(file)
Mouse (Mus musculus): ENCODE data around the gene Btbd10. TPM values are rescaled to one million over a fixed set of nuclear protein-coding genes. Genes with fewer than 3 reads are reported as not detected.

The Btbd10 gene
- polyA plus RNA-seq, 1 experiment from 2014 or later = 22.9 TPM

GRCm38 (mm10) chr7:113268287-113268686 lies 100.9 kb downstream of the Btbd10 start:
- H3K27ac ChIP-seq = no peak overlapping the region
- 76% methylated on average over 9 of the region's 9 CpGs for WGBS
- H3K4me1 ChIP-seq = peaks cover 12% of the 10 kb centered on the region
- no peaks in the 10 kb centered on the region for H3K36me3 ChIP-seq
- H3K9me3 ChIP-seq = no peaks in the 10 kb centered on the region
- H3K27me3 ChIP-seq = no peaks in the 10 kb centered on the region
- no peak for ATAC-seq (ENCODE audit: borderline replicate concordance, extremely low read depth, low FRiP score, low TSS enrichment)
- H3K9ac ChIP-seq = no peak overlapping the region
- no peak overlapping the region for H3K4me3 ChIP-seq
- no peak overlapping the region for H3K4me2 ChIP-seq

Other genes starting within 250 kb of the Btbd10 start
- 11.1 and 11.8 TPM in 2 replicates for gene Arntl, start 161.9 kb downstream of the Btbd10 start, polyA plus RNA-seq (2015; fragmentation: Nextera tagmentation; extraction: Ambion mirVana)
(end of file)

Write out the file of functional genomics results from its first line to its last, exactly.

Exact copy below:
Mouse (Mus musculus): ENCODE data around the gene Btbd10. TPM values are rescaled to one million over a fixed set of nuclear protein-coding genes. Genes with fewer than 3 reads are reported as not detected.

The Btbd10 gene
- polyA plus RNA-seq, 1 experiment from 2014 or later = 22.9 TPM

GRCm38 (mm10) chr7:113268287-113268686 lies 100.9 kb downstream of the Btbd10 start:
- H3K27ac ChIP-seq = no peak overlapping the region
- 76% methylated on average over 9 of the region's 9 CpGs for WGBS
- H3K4me1 ChIP-seq = peaks cover 12% of the 10 kb centered on the region
- no peaks in the 10 kb centered on the region for H3K36me3 ChIP-seq
- H3K9me3 ChIP-seq = no peaks in the 10 kb centered on the region
- H3K27me3 ChIP-seq = no peaks in the 10 kb centered on the region
- no peak for ATAC-seq (ENCODE audit: borderline replicate concordance, extremely low read depth, low FRiP score, low TSS enrichment)
- H3K9ac ChIP-seq = no peak overlapping the region
- no peak overlapping the region for H3K4me3 ChIP-seq
- no peak overlapping the region for H3K4me2 ChIP-seq

Other genes starting within 250 kb of the Btbd10 start
- 11.1 and 11.8 TPM in 2 replicates for gene Arntl, start 161.9 kb downstream of the Btbd10 start, polyA plus RNA-seq (2015; fragmentation: Nextera tagmentation; extraction: Ambion mirVana)